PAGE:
The clinical value of fluid biomarkers for dementia diagnosis
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We read with interest the Article by Bob Olsson and colleagues1 examining CSF and blood biomarkers for the diagnosis of Alzheimer's disease. Olsson and colleagues recommend the use of the CSF biomarkers total tau, phosphorylated tau, amyloid β42, and neurofilament light protein in the diagnosis of Alzheimer's disease and mild cognitive impairment.1 By contrast, Cochrane reviews2 , 3 based on similar studies have concluded that there is not sufficient evidence to support the routine use of CSF amyloid β or PET in the diagnosis of mild cognitive impairment due to Alzheimer's disease and other dementias. This discrepancy in interpreting the evidence base for diagnostic technologies can only serve to create variations in practice and confusion for both doctors and their patients. Although the use of biomarkers as diagnostic criteria for Alzheimer's disease might be valuable in research, concerns have been raised about the premature use of such criteria beyond the research setting.4 There is no doubt that many of the changes in CSF and blood biomarkers are associated with Alzheimer's disease and mild cognitive impairment, but such associations by themselves might be inadequate to demonstrate clinical usefulness. Establishment of clinical usefulness requires the use of thresholds for positive and negative results and standard accuracy metrics such as sensitivity, specificity, and likelihood ratios.5 Alternative measures such as correlations or ratios of blood biomarker concentrations in patients and controls might be important to indicate the potential value of a marker in the research phase, but these studies do not provide information about how the test will perform in a typical clinical setting. In clinical practice, patients requiring further testing will not be those with established Alzheimer's disease or cognitively healthy controls.5 The use of such widely differing groups in accuracy studies will result in spectrum bias and does not provide evidence of the performance of the test in a true clinical setting. More definitive evidence from studies done in consecutive series of presenting patients (even if this series includes people with a range of diagnoses) is needed before these biomarkers can be recommended for routine clinical use.5 The true value of the use of a diagnostic test in practice should relate to its benefit for the patient, in terms of outcomes such as quality of life. Even if biomarkers are proven to be highly accurate in diagnosing Alzheimer's disease, the probable patient benefit should still be considered. The value of testing for a diagnosis of mild cognitive impairment, while important for research advances, can be questioned given the uncertain balance between the benefits and harms of a diagnosis while a treatment is not available. This might be particularly important in tests with impressive sensitivity but inadequate specificity, leading to a large number of false positive diagnoses in patients who might never develop dementia. Some researchers, enthusiastic about promising results for diagnostic tests in a common and debilitating disease, might be frustrated by the requirement for more definitive evidence of the accuracy of diagnostic tests before routine use. However, improvements in clinical practice will only come with more consistent interpretation of evidence before recommendations for adopting new technologies are made. LF is an Editor for The Cochrane Dementia and Cognitive Improvement Group. SD was previously employed conducting health technology assessments for the Medical Services Advisory Committee, who make recommendations for public funding of diagnostic technologies through Medicare in Australia. All authors were involved in development of clinical practice guidelines for dementia in Australia.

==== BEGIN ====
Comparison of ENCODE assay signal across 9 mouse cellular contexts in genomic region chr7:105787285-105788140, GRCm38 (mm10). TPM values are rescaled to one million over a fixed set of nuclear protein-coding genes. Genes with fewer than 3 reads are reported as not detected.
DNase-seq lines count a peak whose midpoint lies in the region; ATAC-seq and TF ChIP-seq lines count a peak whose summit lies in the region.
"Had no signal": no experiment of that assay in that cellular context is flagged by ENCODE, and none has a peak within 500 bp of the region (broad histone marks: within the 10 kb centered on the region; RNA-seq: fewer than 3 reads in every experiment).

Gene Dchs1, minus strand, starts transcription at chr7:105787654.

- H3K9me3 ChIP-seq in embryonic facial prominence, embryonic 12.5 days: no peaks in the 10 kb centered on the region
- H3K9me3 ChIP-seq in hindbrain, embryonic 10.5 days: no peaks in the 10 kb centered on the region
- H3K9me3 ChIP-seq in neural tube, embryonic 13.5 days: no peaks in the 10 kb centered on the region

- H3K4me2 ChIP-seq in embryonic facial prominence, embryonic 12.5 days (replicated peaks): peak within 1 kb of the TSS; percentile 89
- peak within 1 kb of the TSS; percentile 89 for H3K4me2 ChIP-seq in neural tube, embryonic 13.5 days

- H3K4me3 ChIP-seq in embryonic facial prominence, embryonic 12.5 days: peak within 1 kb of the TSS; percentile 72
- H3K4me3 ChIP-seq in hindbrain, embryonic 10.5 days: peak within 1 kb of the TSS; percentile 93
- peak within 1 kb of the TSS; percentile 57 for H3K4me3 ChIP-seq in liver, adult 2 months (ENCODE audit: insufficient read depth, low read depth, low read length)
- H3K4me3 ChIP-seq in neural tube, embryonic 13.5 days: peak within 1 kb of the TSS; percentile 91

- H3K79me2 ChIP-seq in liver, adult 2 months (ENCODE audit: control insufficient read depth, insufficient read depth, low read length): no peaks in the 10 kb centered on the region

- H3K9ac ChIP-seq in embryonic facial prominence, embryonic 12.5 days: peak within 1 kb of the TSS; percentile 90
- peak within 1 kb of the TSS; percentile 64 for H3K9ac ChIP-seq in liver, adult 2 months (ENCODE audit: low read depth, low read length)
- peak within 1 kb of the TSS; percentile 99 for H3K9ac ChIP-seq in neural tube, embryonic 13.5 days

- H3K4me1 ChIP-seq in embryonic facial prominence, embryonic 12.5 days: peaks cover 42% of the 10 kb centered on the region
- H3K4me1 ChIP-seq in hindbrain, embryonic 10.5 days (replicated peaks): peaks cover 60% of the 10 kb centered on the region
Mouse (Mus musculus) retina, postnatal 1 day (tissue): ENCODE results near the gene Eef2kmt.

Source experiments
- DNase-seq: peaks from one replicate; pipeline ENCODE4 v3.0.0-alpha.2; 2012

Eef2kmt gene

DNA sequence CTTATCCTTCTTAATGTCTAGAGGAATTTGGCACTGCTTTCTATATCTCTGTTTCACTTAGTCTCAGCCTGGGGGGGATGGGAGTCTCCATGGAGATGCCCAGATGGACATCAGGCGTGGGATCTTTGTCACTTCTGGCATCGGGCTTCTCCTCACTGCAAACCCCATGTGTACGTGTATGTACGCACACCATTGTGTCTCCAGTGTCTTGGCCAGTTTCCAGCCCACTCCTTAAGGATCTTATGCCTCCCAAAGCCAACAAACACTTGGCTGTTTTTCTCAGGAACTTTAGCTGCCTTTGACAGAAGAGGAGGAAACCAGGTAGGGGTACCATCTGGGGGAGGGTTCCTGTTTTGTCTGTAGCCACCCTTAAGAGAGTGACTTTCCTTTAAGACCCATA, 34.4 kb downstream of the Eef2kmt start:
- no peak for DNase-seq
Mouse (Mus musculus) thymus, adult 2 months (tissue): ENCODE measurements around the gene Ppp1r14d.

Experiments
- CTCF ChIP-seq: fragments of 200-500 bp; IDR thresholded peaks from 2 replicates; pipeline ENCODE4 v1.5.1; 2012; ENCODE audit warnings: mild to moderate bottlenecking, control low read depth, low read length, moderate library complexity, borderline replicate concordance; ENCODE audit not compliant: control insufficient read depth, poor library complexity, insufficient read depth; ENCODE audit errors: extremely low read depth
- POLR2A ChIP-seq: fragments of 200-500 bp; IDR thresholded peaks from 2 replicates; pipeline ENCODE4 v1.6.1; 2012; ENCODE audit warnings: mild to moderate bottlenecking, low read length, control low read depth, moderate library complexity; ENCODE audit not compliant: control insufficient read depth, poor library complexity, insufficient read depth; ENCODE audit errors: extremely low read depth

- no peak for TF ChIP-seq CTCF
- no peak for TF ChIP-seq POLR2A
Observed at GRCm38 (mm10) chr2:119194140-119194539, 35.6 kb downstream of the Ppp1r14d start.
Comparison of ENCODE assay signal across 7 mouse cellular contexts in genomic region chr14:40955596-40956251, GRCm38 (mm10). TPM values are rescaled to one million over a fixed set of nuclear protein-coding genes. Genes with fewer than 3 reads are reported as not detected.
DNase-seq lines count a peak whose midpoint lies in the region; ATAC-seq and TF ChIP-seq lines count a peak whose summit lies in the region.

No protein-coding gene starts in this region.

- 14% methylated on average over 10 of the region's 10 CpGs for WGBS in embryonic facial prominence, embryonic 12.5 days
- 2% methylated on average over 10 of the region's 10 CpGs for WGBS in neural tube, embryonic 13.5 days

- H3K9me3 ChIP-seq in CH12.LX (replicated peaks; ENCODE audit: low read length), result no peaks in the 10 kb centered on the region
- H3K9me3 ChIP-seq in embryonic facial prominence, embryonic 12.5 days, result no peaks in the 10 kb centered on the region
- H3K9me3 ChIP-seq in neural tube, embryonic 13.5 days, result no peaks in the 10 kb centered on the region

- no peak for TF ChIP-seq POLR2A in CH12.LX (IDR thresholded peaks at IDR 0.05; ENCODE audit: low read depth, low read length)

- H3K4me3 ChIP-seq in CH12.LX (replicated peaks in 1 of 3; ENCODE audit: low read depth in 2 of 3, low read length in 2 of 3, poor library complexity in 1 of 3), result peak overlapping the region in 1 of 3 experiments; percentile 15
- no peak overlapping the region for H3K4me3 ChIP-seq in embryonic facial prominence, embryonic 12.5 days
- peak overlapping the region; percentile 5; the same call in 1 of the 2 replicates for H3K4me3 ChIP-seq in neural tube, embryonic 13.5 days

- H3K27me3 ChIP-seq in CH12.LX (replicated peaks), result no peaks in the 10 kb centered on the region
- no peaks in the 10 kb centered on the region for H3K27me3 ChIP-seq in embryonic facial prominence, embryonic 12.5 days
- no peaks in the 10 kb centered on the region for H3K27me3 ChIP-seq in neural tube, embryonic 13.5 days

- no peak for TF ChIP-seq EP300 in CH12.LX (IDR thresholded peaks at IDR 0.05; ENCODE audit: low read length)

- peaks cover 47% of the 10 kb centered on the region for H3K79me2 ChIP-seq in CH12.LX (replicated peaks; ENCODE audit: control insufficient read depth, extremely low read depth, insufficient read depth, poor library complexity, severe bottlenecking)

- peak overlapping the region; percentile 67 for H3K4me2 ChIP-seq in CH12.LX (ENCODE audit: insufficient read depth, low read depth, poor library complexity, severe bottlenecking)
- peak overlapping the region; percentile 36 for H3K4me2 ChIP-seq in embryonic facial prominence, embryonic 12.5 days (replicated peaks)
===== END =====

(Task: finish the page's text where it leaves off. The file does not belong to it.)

© 2016 Elsevier Ltd. This manuscript version is made available under the CC-BY-NC-ND 4.0 license http://creativecommons.org/licenses/by-nc-nd/4.0/